Short-Lived Series Shows Comics Struggled with Strong Female Characters

Night Nurse lasted only four issues despite strong writing and ER-worthy plots.

Written by Cory Chandler

An ill-fated series from the 1970s provides a glimpse at how the comic book industry struggled to utilize strong female characters even well into the Women’s Movement, says a Texas Tech University librarian and pop-culture guru.

Even hardcore connoisseurs of Batgirl and Wonder Woman will most likely stumble at the mention of Linda Carter, protagonist of the Night Nurse series.

And no wonder – the Marvel series survived only four issues before it was canceled in 1972 despite what Rob Weiner, an associate librarian in the Texas Tech Library, describes as strong writing, ER-worthy plotlines and solidly defined characters.

In an article for the International Journal of Comic Art, Weiner says Night Nurse was unusual for nursing comics at the time – typically full of romance and fluff meant to woo females.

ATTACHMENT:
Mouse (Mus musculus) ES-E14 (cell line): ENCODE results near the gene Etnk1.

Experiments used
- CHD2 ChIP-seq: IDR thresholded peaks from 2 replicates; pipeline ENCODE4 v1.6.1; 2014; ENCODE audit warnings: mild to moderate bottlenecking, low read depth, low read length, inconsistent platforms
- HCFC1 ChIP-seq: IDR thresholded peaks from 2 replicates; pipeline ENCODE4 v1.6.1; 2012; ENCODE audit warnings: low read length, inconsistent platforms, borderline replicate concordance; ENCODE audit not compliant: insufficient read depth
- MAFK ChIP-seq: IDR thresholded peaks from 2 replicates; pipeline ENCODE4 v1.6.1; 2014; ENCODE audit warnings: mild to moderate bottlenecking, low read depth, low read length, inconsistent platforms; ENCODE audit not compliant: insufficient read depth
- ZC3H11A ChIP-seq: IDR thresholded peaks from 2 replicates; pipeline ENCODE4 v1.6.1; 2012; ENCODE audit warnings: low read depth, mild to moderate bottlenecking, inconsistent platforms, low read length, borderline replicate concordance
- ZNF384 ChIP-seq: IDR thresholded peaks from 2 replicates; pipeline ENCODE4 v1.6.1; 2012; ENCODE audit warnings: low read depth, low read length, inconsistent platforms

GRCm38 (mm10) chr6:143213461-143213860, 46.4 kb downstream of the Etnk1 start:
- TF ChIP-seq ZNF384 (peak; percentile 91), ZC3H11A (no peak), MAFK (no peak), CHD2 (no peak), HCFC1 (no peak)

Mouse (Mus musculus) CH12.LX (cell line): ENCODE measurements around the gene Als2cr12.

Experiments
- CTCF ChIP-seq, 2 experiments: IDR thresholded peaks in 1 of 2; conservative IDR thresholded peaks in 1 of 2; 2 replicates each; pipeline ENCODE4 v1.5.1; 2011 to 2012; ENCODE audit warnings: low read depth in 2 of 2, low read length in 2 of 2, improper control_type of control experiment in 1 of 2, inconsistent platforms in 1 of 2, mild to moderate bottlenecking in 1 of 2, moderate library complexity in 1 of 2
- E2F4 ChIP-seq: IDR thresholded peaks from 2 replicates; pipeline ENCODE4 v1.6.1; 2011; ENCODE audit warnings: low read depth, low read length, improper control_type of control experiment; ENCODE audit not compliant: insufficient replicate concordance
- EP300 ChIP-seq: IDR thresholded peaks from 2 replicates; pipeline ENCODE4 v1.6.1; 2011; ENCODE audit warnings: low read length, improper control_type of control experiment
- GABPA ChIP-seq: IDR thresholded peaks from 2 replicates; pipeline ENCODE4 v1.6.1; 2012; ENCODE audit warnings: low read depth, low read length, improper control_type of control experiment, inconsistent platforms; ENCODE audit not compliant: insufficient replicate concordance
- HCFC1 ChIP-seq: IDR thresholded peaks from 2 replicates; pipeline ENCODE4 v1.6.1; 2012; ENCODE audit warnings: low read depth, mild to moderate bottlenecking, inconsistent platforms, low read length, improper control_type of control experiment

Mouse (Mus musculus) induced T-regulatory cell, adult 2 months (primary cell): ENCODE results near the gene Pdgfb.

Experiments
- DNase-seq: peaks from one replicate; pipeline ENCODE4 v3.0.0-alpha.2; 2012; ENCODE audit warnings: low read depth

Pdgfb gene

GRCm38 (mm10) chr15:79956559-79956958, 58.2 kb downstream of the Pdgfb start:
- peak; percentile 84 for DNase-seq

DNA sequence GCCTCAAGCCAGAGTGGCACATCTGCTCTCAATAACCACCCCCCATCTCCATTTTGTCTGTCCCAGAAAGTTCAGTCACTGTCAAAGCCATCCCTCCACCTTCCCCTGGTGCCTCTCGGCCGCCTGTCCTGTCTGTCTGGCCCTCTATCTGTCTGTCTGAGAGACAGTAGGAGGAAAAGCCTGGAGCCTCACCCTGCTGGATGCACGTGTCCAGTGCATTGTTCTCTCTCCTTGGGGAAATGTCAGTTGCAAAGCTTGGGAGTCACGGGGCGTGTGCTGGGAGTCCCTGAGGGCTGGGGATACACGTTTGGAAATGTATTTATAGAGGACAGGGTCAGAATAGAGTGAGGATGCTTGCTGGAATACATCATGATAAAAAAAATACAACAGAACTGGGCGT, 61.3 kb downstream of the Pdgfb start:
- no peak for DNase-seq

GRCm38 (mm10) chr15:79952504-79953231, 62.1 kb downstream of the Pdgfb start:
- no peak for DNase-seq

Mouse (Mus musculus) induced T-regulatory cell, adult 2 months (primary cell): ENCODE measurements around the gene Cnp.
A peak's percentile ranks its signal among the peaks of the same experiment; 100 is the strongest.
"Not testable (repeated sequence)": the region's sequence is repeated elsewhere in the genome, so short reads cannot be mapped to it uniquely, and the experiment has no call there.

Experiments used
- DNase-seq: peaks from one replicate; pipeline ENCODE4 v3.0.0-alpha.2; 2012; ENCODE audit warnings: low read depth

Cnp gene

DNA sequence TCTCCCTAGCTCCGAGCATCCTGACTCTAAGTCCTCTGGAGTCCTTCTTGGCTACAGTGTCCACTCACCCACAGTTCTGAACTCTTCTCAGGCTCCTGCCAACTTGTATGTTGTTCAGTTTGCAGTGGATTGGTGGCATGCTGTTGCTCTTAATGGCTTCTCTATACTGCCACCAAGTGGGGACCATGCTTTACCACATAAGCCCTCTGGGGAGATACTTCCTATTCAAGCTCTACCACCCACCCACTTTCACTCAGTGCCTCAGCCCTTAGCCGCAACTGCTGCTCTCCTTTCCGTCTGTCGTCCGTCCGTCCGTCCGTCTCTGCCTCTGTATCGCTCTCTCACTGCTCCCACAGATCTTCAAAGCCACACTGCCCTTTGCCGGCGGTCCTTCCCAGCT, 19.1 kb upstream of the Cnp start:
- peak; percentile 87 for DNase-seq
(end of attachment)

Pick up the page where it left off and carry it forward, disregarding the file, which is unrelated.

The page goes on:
In the first issue, Carter actually breaks up with her boyfriend in order to pursue her nursing career. In later issues, she fends off the chief of police and faces down a killer.

“From its cover, Night Nurse looks like it would be a typical nursing comic, but it’s not,” Weiner said. “The stereotype of the submissive nurse isn’t there.”

By the fourth issue, the series had begun fleshing out side characters and tackling deeper plots, Weiner said.

So he finds it telling that the series, written by a woman and starring a strong female character, was cancelled so quickly.

“I think Night Nurse ultimately wasn’t successful because no one knew what to do with it,” Weiner says. “It was really pretty progressive for the time, even though the Women’s Movement was in full swing.”

Weiner is a Texas Tech author, librarian and instructor with expertise on topics ranging from the Grateful Dead to American presidents in film. His books include “Marvel Graphic Novels and Related Publications: An Annotated Guide,” and “Captain America and the Struggle of the Superhero: Critical Essays.”

To read the article, visit Weiner, associate librarian, Texas Tech University Library, (806) 742-2238 ext. 282 or